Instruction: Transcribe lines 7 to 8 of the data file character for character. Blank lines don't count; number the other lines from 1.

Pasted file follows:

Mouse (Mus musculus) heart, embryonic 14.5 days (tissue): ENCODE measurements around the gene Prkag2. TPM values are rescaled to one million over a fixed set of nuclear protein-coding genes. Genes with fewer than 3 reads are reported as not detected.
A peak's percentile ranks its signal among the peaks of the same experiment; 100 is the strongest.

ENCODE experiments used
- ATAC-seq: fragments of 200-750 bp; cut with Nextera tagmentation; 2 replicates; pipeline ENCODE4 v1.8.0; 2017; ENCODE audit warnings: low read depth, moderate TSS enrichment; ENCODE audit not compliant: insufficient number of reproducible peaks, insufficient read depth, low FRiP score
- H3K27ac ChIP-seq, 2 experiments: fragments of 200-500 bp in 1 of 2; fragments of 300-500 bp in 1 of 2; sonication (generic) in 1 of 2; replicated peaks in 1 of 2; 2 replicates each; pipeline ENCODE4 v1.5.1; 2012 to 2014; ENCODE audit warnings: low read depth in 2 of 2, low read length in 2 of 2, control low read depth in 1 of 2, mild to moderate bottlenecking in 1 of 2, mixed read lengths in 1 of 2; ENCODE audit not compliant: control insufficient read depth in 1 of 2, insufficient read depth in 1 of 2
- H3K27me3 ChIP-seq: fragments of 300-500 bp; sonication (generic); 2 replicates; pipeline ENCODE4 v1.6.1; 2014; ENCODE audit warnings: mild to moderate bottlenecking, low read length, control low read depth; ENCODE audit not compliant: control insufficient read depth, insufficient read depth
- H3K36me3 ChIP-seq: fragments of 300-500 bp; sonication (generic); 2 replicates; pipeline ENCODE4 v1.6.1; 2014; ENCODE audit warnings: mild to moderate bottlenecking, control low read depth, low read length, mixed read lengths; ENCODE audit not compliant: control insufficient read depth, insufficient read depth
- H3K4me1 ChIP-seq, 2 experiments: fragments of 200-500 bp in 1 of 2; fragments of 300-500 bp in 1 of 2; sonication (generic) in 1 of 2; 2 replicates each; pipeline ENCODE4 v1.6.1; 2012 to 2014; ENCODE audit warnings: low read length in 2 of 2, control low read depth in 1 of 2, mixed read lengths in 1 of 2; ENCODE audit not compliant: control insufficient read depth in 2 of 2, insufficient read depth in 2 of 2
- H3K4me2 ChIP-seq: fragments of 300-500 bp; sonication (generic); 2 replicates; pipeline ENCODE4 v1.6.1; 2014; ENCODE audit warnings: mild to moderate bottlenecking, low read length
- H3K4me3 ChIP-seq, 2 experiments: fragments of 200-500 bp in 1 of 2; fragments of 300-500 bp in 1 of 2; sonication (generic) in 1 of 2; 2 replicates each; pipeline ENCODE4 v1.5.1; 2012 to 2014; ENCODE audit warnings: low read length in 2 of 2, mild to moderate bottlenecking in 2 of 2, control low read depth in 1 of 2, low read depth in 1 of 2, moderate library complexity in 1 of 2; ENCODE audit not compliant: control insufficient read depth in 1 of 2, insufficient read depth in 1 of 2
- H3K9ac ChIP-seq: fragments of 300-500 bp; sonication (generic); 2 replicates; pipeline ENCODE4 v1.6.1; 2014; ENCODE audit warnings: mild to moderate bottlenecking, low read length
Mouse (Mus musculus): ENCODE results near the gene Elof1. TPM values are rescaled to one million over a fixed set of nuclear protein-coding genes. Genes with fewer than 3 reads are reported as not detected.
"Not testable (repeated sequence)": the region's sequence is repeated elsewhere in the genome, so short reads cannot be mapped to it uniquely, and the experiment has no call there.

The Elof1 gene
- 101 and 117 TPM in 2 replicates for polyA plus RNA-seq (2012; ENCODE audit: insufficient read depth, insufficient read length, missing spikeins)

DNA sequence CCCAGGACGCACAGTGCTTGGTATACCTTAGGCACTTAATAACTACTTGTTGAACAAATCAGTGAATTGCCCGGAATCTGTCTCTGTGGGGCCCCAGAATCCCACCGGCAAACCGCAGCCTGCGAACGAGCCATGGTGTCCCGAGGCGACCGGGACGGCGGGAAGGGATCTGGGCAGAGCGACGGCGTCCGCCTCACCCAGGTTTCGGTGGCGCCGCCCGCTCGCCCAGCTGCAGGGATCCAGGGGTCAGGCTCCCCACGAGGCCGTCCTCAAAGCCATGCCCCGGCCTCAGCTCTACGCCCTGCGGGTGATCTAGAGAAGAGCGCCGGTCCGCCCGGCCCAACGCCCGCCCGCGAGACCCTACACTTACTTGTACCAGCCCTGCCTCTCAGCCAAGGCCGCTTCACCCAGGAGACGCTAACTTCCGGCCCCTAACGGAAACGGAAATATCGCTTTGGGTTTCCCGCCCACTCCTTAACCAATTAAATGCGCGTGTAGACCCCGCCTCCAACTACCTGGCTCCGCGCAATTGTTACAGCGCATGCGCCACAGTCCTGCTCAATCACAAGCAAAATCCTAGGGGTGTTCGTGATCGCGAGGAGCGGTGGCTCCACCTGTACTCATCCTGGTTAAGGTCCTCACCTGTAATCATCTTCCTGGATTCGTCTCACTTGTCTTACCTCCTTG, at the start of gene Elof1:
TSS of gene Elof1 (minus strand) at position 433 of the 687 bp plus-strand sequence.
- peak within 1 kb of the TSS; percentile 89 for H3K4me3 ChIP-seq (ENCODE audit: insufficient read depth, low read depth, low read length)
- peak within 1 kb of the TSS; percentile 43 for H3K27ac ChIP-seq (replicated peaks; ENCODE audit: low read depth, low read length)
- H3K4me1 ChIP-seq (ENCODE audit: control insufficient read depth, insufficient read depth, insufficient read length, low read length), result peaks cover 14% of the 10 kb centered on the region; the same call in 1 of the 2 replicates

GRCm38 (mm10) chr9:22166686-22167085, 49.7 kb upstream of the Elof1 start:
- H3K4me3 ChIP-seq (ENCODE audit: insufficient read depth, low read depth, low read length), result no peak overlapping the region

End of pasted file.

- H3K36me3 ChIP-seq: fragments of 300-500 bp; sonication (generic); 2 replicates; pipeline ENCODE4 v1.6.1; 2014; ENCODE audit warnings: mild to moderate bottlenecking, control low read depth, low read length, mixed read lengths; ENCODE audit not compliant: control insufficient read depth, insufficient read depth
- H3K4me1 ChIP-seq, 2 experiments: fragments of 200-500 bp in 1 of 2; fragments of 300-500 bp in 1 of 2; sonication (generic) in 1 of 2; 2 replicates each; pipeline ENCODE4 v1.6.1; 2012 to 2014; ENCODE audit warnings: low read length in 2 of 2, control low read depth in 1 of 2, mixed read lengths in 1 of 2; ENCODE audit not compliant: control insufficient read depth in 2 of 2, insufficient read depth in 2 of 2